NEW YORK (Reuters) - Short sellers desperate to bet against Facebook shortly after its debut on public markets are now getting their chance.
Shares of the much-anticipated IPO have fallen sharply since they opened at $42.05 on Friday amid an initial flurry of trading problems at the Nasdaq and after news that top underwriters cut their revenue estimates just days before the offering.
Yet, short sellers are still eager to bet against the stock given its lofty valuation.
Facebook shares were up 3.1 percent to $31.97 on Wednesday, still down 16 percent from their $38 IPO price. Interest from short-sellers was high, but as more shares became available to borrow, the cost was decreasing.
“Right now it’s unlimited demand - everybody is looking for it because everybody initially wants to put the short on,” said a lending agent at a securities lending agency, which finds shares for brokers to borrow to lend to hedge funds and other clients.
Short sellers borrow shares and sell them in the open market. They aim to buy the shares back at a lower price, return them to the borrower and pocket the difference.
“I believe this will change pretty dramatically over the next couple of days,” the agent said.
The cost to borrow the stock varied from 5 percent to 50 percent on an annualized basis, according to several securities lending sources and hedge fund managers trying to borrow the stock.
That is far in excess of so-called “general collateral” stocks, which lend at a few basis points, but below other recent Internet IPOs, such as those of Groupon or LinkedIn, which carried such expensive annual borrowing costs that the only way to profitably bet against them was to do so for at most a few days.
Automated Equity Finance Markets, a securities lending agency in New York, said the cost to borrow Facebook stock on Wednesday was below a 10 percent annualized rate, for a theoretical cost of less than $3 to short a $30 stock for a year.
One prime broker intending to borrow stock on behalf of hedge fund clients on Wednesday paid an annualized rate in the mid-20 percent range, the lending agent said.
“This is a very interesting situation,” said the lending agent, who asked not to be named as his company does not talk about individual companies. “Every hedge fund or person making a decision on the short has their own idea on this right now. It’s going to settle into a market, but it hasn’t settled in yet.”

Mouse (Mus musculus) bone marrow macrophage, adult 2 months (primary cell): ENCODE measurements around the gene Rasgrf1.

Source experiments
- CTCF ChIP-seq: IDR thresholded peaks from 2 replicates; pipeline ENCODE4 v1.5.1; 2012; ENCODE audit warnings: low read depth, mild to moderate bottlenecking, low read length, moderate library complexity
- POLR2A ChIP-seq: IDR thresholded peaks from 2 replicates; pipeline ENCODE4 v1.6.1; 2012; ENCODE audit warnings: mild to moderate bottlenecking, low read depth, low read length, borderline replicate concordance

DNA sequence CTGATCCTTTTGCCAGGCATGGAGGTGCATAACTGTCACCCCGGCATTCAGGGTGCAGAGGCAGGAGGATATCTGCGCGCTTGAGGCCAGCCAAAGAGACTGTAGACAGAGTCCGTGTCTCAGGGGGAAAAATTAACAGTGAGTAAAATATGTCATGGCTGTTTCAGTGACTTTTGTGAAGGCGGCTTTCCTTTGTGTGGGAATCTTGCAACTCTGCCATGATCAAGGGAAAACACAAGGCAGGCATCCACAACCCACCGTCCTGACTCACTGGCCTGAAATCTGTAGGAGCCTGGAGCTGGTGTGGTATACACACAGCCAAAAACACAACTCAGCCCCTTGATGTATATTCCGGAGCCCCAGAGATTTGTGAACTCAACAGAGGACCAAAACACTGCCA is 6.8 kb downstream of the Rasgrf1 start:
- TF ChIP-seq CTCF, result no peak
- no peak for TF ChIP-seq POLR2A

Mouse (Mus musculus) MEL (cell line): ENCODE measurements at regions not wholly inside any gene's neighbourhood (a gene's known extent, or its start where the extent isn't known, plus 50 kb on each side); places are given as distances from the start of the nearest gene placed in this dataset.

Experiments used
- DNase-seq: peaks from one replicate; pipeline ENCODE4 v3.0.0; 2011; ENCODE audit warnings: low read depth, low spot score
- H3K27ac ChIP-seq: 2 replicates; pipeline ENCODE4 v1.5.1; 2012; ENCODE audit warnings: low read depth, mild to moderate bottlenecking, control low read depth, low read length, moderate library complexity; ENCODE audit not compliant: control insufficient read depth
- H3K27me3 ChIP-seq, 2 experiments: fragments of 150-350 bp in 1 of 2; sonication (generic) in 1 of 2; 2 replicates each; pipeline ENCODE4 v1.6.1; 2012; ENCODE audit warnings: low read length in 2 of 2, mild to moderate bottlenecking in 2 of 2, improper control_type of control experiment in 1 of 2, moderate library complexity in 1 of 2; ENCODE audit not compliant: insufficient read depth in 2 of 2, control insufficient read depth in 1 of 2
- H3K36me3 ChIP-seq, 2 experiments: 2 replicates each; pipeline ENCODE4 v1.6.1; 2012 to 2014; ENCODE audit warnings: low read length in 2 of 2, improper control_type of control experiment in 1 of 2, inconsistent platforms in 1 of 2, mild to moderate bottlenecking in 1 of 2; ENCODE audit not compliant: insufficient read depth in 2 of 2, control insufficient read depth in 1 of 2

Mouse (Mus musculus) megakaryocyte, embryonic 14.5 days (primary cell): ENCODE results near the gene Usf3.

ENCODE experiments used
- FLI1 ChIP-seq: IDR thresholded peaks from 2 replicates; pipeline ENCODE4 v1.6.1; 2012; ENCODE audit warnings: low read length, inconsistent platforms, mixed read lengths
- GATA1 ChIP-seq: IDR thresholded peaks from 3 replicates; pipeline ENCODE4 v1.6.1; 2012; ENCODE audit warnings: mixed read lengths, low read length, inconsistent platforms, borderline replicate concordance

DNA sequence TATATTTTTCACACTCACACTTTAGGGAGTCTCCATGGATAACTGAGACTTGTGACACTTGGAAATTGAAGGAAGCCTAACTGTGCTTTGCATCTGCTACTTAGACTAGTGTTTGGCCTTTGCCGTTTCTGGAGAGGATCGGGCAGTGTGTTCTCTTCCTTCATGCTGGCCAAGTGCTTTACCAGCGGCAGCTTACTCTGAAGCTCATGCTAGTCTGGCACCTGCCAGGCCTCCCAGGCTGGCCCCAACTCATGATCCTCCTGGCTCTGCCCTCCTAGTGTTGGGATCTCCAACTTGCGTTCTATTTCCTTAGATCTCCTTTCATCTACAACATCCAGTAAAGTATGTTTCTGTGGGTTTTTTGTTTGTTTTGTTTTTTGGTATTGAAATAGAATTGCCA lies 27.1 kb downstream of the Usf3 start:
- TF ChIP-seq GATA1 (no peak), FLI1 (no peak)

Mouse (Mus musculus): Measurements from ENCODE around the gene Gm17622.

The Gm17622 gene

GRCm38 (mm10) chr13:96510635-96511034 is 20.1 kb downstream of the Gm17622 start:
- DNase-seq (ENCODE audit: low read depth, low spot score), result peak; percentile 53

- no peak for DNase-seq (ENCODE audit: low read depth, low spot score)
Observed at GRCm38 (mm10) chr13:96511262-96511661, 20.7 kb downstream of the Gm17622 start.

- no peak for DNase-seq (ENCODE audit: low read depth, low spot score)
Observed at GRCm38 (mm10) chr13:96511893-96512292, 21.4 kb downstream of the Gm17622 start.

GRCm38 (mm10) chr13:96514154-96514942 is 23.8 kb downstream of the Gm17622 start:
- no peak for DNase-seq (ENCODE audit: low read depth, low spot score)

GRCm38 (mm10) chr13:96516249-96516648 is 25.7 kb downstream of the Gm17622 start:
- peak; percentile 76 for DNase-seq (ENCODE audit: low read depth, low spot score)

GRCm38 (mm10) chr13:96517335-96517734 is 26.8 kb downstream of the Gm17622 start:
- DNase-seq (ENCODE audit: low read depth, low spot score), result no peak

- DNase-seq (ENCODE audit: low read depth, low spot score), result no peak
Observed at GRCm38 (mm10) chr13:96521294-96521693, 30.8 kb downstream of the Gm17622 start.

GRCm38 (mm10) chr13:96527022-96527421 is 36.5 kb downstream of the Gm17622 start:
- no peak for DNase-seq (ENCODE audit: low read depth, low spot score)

Short sellers of LinkedIn had to borrow at a cost of 11 percent to 99 percent in its first three months of trading, although not many shares traded at the top end of the range, according to Automated Equity Finance Markets, a securities lending platform.
Borrowers of Groupon faced a range of 20 percent to 85 percent while short sellers of Zynga paid 2 percent to 44 percent in the first three months, according to Automated Equity Finance Markets.
Data Explorers, a firm that tracks short-selling data, ranks Facebook’s stock a 10 in terms of its cost to borrow on a scale of 1 to 10 where 10 is the most expensive. No S&P 500 stocks have a rating of 10, Data Explorers said.
Wednesday marks the first day that Facebook’s securities are officially on loan due to the three-day settlement rule for U.S. securities. However, some managers began shorting the stock shortly after trading started on Friday.
“We got a small allocation in the IPO and sold it immediately and then shorted on Friday and Monday,” said one hedge fund manager, who said he went short without knowing the cost of borrowing.
When contacted by Reuters on Wednesday morning, the manager said he was told by his broker that he was charged a negative rebate of 55 percent. On Friday and Monday, Facebook shares were hard to borrow because there was a limited supply of the stock to lend, he said.
Now, the supply of Facebook shares to borrow has increased a lot, reducing the cost.
“There’s a huge amount of supply now, especially lots of retail supply,” the hedge fund manager added, noting that he was planning to hold his short position.
“There’s a lot of bad news and finger-pointing around this and the markets are still weak,” he said.
Approximately 18 million shares of Facebook’s stock were on loan for short selling as of May 22, according to Data Explorers. Facebook shares on loan for short sellers represent about 4 percent of the free float, though that figure will change as more data becomes available in coming days.
Facebook’s stock has fallen as low as $30.94, or 19 percent below its IPO price of $38, and more than 30 percent from a peak of $45 reached shortly after it started trading Friday.
The drop on Tuesday came after Reuters reported that underwriters had cut their revenue estimates for the stock shortly before the IPO, a highly unusual move.
(Editing by Steve Orlofsky)
This story has been corrected to fix date of story